Social media isn’t necessarily bad for teens’ mental health – it only causes problems for girls when it interferes with sleep and exercise or enables cyberbullying. Boys don’t seem to be affected in the same way.
“The message is simple: don’t worry so much about how much your kids are on social media during the day,” says Russell Viner at the University College of London Great Ormond Street Institute of Child Health in the UK. “Worry about what they’re watching, the content, and make sure they get enough sleep and physical activity.”
Viner and his colleagues have looked at data already collected as part of another large study on young people in England. As part of that study, 12,866 people aged between 13 and 14 were interviewed in 2013. Just under 11,000 of them were interviewed again in 2014, and almost 10,000 again in 2015.
The participants filled in questionnaires about their mental health and wellbeing – including their levels of sleep and physical activity – as well as their experiences of cyberbullying. Each person was asked how frequently they used social media networks, messaging or photo-sharing services, including Facebook, Twitter, Instagram, WhatsApp, Blackberry Messenger, Snapchat, Tumblr, or anything else.
The team found that girls who used social media more frequently tended to be less happy and less satisfied with life, and were more anxious than those who said they didn’t use social media as much.
But social media itself isn’t necessarily to blame, says Viner. When his team accounted for sleep, physical activity and cyberbullying, the effect of frequent social media use on the girls’ wellbeing became insignificant. This suggests that social media only becomes problematic for girls when it starts to impact their sleep, exercise or exposure to bullying.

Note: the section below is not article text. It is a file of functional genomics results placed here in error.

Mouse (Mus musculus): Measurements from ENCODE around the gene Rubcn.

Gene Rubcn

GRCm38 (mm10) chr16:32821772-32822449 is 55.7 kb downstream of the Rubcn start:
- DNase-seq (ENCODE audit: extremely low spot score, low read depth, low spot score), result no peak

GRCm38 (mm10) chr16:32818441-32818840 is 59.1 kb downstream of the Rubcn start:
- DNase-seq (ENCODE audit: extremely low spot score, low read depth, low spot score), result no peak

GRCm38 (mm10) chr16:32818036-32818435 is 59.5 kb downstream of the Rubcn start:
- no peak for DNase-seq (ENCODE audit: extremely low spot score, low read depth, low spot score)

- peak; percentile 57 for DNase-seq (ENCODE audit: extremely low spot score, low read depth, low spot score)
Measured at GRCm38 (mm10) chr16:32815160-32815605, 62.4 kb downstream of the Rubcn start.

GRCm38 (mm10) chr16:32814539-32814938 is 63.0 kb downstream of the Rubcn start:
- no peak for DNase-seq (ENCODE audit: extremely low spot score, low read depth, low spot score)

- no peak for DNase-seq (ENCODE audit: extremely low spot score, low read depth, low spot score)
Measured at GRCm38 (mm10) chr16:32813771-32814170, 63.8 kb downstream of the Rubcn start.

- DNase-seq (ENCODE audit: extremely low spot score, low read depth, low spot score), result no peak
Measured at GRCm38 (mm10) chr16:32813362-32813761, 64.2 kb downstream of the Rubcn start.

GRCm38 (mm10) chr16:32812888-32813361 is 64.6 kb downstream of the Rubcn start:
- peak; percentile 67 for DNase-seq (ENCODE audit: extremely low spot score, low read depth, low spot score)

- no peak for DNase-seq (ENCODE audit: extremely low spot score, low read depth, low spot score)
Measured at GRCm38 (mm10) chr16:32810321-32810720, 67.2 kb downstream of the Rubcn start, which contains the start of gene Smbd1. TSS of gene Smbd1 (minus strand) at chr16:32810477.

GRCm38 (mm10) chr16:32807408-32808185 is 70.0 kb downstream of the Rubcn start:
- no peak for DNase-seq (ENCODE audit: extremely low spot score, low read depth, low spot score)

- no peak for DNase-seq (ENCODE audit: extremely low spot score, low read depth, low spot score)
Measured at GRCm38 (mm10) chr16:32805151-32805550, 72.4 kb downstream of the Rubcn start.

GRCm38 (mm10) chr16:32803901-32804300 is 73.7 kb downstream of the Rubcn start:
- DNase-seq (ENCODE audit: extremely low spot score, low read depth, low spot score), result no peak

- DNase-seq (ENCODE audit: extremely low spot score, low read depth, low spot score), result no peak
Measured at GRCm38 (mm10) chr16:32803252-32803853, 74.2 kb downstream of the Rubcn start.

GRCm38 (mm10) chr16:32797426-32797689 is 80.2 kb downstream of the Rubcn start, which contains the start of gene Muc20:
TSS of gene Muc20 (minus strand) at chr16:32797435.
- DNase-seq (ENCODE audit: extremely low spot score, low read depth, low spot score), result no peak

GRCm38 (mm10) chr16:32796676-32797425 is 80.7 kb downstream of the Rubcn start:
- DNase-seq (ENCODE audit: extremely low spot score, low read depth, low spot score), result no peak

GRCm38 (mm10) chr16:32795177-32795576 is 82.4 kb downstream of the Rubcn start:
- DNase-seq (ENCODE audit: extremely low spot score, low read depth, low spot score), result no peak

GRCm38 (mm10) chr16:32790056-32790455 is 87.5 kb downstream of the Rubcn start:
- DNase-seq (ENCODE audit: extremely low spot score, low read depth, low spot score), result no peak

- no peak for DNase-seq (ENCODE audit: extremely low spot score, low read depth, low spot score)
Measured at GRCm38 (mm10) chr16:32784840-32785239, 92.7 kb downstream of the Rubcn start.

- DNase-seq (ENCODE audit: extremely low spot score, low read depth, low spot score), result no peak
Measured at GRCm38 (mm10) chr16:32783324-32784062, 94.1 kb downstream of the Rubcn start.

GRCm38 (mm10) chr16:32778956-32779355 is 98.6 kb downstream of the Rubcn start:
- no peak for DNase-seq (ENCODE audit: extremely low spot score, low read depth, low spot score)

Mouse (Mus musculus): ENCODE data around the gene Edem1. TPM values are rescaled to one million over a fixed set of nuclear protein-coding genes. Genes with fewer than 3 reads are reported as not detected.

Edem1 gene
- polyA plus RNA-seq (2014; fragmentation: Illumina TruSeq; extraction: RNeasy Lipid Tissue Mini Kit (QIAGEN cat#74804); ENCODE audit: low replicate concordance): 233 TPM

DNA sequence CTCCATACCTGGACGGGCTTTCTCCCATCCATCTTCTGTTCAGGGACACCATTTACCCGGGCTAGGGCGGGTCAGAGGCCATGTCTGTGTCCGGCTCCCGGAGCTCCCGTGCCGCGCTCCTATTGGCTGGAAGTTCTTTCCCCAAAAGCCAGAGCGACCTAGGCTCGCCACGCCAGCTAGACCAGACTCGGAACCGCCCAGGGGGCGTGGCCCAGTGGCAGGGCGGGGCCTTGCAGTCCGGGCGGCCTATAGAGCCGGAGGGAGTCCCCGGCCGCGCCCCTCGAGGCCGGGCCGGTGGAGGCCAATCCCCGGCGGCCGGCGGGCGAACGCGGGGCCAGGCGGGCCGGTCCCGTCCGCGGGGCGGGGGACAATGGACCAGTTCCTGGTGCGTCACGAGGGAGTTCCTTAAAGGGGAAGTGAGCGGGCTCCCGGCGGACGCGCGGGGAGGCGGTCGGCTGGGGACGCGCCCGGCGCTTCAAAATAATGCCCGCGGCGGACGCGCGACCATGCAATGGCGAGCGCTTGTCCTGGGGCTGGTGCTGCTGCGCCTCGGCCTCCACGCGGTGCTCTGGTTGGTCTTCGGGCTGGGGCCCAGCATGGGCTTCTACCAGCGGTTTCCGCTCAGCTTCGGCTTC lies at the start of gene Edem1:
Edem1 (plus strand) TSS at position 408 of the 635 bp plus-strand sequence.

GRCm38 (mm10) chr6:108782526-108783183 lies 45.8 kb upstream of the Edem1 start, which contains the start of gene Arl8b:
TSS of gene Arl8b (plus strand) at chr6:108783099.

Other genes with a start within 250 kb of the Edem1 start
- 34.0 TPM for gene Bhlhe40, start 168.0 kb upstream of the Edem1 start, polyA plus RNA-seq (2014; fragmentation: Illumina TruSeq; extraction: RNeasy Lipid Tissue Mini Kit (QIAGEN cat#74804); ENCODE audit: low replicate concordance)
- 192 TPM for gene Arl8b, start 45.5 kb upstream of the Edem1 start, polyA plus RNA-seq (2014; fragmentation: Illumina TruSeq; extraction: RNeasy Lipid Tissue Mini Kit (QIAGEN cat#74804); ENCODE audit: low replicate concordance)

“Bullying in person is still much more common than cyberbullying. Almost nobody is cyberbullied who isn’t also being bullied face-to-face,” says Dasha Nicholls at Imperial College London in the UK, who co-authored the study. Tackling bullying itself is more likely to improve wellbeing than cutting a teenager’s access to social media, the team says.
Social media also often plays a positive role in a young person’s life, says Michelle O’Reilly at the University of Leicester in the UK. “Some young people use social media in quite negative ways, whereas other people are using it to learn things, for their homework and their relationships,” she says.
Viner’s team didn’t see the same pattern in boys. More frequent social media use does seem to be linked to more psychological distress in boys, but doesn’t seem to impact their happiness or satisfaction with life.
The link between social media use and psychological distress in boys was partly explained by cyberbullying, sleep and exercise, but not completely. “We can’t really understand what this difference by sex is about,” says Nicholls. The findings won’t hold true for all girls and boys, either, she says. “These are generalisations – there are vulnerable boys and there are more resilient girls.”
In the meantime, Viner and Nicholls recommend that concerned parents try not to worry about how much time their teenagers spend on social media. “It’s not that the screens themselves are toxic,” says Viner. Instead, it is important to encourage exercise and sleep – Nicholls recommends 10 hours for teens aged 13 to 16 – and to ask about the content they are viewing online.
Journal reference: The Lancet Child & Adolescent Health, DOI: 10.1016/S2352-4642(19)30186-5
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